We may be reaching U.S. health care’s tipping point—that critical point in a system when the pace of change accelerates and the impact is unstoppable. The problem with tipping points is that we generally recognize them only in our rearview mirrors—and when we have little opportunity to affect them. In such situations, we have no alternative but to ride the wave of radical change.
We’ve heard for years that “health care costs are unsustainable,” “payment based on value will replace payment based purely on volume,” “outcomes matter,” and “much of health care will be delivered by teams, not by individuals in silos.” Over the past decade, I’ve been to countless conferences devoted to aspects of this theme. We’ve all witnessed federal demonstration projects and gradual integration of hospitals and physicians, and we’ve lived through the incorporation of value-based payment metrics.
So, what is different now in this sector—which comprises nearly one-fifth of the nation’s gross domestic product—particularly when CMS appears to be backing away from bundling payments? The difference is the markets. Consider just these 4 events, which occurred in the past few months:
1. CVS (nearly 10,000 retail pharmacies and 1,100 walk-in clinics with a massive pharmacy benefits manager enterprise) proposes to merge with Aetna (the nation’s third largest health plan) in a $69 billion deal. This potentially aligns drug costs with efficacy and more competitive insurance premiums.
2. Apple entered the health care arena with an application to integrate health records on an iPhone. What’s different is that this isn’t just Apple. They are using an interoperability standard that involves institutions like Johns Hopkins Medicine and Dignity Health and EHR companies (including Epic, Cerner, and AthenaHealth). We haven’t seen that before! Digital integration in global health care has been estimated as an $8.7 trillion opportunity!
3. Amazon, Berkshire Hathaway, and J.P. Morgan (3 companies without a history of collaborating) announced a joint venture to address the health care costs and outcomes of their collective 1 million employees (in their collective $1.5 trillion businesses). Their press release refers to “scale and complementary expertise” through establishment of “an independent company.” Warren Buffett commented, “The ballooning costs of health care act as a hungry tapeworm on the American economy.” It’s worth noting that this announcement (despite little detail) caused health care stocks to plunge.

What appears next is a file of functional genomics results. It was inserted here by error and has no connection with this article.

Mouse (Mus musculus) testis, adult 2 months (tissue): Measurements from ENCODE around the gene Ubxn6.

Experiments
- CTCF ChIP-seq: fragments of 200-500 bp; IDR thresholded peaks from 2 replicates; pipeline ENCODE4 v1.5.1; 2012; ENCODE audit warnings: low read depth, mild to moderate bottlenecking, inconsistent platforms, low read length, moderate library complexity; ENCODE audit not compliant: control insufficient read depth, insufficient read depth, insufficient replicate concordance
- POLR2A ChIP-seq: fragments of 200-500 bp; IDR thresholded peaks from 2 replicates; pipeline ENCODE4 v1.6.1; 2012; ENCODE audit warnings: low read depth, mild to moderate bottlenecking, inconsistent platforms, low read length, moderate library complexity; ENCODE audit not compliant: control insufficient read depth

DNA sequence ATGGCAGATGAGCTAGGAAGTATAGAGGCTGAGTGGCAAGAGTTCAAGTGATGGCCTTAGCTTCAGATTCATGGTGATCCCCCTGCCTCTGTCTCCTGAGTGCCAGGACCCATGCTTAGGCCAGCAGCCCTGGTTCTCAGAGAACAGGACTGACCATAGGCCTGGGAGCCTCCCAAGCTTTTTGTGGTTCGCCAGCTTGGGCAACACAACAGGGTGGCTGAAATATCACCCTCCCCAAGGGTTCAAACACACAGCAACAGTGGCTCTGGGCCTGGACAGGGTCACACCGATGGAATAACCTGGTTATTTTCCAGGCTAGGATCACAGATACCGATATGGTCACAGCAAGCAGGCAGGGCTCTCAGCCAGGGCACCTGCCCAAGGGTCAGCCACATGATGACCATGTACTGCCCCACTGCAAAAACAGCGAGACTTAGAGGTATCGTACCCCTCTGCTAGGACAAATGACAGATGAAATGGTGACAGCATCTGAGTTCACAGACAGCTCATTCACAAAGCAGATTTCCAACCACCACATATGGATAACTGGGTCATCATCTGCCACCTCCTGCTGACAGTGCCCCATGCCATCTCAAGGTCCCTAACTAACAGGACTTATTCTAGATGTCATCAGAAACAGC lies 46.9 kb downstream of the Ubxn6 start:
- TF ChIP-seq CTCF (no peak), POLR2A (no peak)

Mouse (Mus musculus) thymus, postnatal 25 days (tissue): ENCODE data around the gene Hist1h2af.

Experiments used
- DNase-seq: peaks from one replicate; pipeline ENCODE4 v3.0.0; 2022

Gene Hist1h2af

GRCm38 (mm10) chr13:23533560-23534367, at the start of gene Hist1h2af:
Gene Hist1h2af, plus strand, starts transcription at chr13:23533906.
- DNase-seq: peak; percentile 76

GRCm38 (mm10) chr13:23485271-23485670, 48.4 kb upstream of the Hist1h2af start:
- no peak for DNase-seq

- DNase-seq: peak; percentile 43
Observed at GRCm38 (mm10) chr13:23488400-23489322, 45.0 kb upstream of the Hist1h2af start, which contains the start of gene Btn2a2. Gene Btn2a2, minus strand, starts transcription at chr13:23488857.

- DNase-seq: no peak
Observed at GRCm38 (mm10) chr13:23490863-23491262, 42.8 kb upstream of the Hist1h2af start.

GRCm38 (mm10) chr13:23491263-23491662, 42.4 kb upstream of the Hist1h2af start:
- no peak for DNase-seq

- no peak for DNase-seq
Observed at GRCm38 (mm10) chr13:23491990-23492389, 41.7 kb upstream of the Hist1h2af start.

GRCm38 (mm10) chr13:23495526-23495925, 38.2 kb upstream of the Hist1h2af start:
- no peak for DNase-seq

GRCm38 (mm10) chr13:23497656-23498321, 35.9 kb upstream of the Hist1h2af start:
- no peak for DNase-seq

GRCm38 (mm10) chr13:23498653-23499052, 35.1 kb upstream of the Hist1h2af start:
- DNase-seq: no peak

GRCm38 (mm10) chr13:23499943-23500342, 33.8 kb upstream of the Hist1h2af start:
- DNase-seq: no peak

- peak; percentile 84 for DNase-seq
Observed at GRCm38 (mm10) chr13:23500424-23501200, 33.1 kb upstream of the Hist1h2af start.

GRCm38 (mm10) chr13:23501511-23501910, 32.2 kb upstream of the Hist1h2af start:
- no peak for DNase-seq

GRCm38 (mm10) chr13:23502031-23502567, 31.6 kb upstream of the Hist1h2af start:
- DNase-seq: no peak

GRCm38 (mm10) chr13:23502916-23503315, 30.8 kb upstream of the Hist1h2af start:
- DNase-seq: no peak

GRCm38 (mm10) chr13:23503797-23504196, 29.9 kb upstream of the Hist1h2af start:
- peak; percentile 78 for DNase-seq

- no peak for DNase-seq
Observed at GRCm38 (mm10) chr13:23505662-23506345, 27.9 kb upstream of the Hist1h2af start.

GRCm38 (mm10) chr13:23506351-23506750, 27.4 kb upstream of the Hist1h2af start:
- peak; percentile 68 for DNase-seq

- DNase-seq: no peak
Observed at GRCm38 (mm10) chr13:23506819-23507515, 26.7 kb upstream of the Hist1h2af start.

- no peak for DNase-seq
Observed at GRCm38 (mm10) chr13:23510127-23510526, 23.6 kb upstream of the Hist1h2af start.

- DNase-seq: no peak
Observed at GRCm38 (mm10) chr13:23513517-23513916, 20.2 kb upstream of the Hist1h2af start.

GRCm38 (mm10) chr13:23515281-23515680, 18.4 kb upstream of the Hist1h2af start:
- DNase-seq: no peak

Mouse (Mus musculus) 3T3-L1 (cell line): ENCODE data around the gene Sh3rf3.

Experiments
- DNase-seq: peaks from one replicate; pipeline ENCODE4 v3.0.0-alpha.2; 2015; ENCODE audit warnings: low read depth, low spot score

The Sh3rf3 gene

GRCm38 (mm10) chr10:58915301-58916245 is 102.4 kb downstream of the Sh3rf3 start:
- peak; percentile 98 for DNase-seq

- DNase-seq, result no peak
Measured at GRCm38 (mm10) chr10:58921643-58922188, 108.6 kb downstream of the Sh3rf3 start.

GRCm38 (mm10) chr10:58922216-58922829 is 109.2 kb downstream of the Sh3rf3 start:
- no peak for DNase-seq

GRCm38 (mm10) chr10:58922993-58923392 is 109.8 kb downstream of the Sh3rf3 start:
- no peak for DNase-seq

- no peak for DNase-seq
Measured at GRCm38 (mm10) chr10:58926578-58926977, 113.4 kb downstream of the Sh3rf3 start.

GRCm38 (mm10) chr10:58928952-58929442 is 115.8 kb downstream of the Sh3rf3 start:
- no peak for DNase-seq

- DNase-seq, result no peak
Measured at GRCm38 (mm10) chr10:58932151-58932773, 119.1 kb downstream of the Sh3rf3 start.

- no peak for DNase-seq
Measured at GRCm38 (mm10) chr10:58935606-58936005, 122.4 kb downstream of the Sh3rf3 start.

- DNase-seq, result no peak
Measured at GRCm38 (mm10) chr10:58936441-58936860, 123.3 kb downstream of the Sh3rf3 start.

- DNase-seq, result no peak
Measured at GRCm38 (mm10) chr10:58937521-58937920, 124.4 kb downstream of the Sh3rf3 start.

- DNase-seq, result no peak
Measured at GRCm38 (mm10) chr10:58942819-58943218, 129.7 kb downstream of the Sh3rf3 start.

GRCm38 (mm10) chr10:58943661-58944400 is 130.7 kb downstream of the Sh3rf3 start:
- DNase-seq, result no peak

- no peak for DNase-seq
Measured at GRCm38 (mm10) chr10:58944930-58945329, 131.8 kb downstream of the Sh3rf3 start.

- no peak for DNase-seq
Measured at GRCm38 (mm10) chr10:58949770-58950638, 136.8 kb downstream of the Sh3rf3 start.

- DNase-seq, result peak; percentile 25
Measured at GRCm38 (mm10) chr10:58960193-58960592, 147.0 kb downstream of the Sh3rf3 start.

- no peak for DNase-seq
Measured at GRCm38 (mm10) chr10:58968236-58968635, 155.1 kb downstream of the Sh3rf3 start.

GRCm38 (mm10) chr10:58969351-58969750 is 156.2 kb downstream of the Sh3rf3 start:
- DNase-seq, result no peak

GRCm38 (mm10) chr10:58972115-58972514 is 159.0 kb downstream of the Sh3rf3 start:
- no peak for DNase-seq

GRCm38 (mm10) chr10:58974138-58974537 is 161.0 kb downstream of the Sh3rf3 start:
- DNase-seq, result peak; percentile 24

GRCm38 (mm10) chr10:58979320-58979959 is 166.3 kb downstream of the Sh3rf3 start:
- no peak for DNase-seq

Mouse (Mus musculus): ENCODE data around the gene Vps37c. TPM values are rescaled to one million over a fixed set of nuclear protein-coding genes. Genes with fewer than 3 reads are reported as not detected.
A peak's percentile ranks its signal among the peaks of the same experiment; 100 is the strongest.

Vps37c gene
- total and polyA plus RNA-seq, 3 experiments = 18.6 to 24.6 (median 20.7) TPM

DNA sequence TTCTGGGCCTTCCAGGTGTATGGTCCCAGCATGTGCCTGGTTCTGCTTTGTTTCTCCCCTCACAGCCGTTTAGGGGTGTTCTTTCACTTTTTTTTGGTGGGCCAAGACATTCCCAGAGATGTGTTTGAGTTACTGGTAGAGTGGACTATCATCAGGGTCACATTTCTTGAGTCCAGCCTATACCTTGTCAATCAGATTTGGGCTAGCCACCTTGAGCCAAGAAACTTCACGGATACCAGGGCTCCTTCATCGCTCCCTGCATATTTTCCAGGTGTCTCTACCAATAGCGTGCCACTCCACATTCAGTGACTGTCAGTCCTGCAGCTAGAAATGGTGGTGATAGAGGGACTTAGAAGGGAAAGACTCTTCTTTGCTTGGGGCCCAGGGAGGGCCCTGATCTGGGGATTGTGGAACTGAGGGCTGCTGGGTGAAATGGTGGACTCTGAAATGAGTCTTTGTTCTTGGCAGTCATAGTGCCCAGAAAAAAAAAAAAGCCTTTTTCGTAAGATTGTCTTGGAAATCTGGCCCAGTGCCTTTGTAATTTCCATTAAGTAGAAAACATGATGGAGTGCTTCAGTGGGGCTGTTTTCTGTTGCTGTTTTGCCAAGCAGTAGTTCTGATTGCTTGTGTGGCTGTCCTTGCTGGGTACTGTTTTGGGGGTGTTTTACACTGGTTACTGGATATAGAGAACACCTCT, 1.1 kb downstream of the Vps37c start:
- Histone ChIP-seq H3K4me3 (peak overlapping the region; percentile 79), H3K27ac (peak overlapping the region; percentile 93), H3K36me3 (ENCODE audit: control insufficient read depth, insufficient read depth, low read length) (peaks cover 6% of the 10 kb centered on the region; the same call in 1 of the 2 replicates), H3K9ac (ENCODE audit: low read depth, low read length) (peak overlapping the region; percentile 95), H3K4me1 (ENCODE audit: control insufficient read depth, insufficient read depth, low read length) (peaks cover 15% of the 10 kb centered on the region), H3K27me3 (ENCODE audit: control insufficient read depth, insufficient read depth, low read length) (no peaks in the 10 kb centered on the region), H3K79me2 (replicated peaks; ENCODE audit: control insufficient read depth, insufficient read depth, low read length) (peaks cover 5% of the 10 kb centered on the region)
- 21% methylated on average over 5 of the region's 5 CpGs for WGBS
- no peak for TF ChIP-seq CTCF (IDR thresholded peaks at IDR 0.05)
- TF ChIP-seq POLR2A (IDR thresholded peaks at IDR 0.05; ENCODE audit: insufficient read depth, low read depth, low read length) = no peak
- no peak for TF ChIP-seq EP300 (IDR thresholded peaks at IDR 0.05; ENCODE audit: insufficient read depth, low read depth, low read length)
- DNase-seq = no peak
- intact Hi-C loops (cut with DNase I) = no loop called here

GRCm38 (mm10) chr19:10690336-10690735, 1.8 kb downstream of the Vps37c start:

4. Four of the largest integrated systems (Intermountain Healthcare, Ascension, SSM Health, and Trinity Health, with 450 total hospitals, and consulting with the U.S. Department of Veterans Affairs) are creating a not-for-profit generic drug company to stabilize access to and cost of generic medications in their facilities.
Physicians, other providers, hospitals, drug companies, pharmacy benefit managers, pharmacies, employers, health care IT companies, and the financial services industry are all swirling around in new alliances for one goal—to implement new approaches to cost, access, and quality. Underlying it all is a sense of desperation—and of opportunity.
Does this all guarantee a seismic shift? No, because it’s been famously said, “Nobody knew that health care could be so complicated.” This doesn’t address the unique issues of safety net hospitals, health care disparities, poverty, obesity, and the myriad factors that relate to substandard health outcomes.
I believe that, as stewards of our profession’s future, the Academy must try to create tools, models, and predictive analyses that will generate opportunities. We have the IRIS Registry to provide data on outcomes and resource use. We are modeling the impact of various cost bundling approaches and alternative payment models on particular subsets of ophthalmologists. We are looking at ways to assess “value” in pricing of drugs and devices. Unless we make these efforts, the only alternative is to keep checking the rearview mirror and passively ride the wave.